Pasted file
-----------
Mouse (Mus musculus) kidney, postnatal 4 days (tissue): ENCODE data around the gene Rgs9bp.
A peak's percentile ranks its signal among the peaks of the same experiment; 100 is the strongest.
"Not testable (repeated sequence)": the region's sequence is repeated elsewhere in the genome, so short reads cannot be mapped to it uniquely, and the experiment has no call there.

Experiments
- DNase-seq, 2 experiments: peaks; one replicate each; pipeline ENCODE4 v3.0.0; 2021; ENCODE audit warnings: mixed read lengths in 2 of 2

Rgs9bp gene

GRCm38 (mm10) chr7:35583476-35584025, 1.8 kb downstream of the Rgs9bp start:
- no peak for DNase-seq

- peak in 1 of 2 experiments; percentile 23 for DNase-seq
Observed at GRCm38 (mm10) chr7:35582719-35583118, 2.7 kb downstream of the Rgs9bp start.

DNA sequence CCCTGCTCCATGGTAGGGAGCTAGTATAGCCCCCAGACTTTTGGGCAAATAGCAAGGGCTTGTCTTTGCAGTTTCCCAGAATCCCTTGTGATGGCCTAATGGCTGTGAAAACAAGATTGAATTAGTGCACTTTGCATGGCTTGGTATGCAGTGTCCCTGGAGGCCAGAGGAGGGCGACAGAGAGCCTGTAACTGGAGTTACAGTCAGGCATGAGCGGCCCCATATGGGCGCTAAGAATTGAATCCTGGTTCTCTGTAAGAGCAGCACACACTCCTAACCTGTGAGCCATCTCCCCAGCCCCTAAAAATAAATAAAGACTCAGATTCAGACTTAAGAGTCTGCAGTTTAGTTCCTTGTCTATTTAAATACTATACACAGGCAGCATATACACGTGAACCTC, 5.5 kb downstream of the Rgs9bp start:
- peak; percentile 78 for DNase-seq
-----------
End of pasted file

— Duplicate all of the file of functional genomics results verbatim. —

Mouse (Mus musculus) kidney, postnatal 4 days (tissue): ENCODE data around the gene Rgs9bp.
A peak's percentile ranks its signal among the peaks of the same experiment; 100 is the strongest.
"Not testable (repeated sequence)": the region's sequence is repeated elsewhere in the genome, so short reads cannot be mapped to it uniquely, and the experiment has no call there.

Experiments
- DNase-seq, 2 experiments: peaks; one replicate each; pipeline ENCODE4 v3.0.0; 2021; ENCODE audit warnings: mixed read lengths in 2 of 2

Rgs9bp gene

GRCm38 (mm10) chr7:35583476-35584025, 1.8 kb downstream of the Rgs9bp start:
- no peak for DNase-seq

- peak in 1 of 2 experiments; percentile 23 for DNase-seq
Observed at GRCm38 (mm10) chr7:35582719-35583118, 2.7 kb downstream of the Rgs9bp start.

DNA sequence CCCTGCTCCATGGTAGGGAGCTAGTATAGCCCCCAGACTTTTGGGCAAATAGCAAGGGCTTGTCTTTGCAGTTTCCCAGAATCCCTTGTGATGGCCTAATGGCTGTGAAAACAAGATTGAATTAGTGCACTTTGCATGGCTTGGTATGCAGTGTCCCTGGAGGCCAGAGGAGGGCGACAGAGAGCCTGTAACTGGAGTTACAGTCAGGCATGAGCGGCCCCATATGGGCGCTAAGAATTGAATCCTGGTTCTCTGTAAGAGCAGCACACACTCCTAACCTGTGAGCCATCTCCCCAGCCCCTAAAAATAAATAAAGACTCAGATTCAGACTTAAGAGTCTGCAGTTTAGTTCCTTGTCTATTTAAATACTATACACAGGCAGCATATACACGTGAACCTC, 5.5 kb downstream of the Rgs9bp start:
- peak; percentile 78 for DNase-seq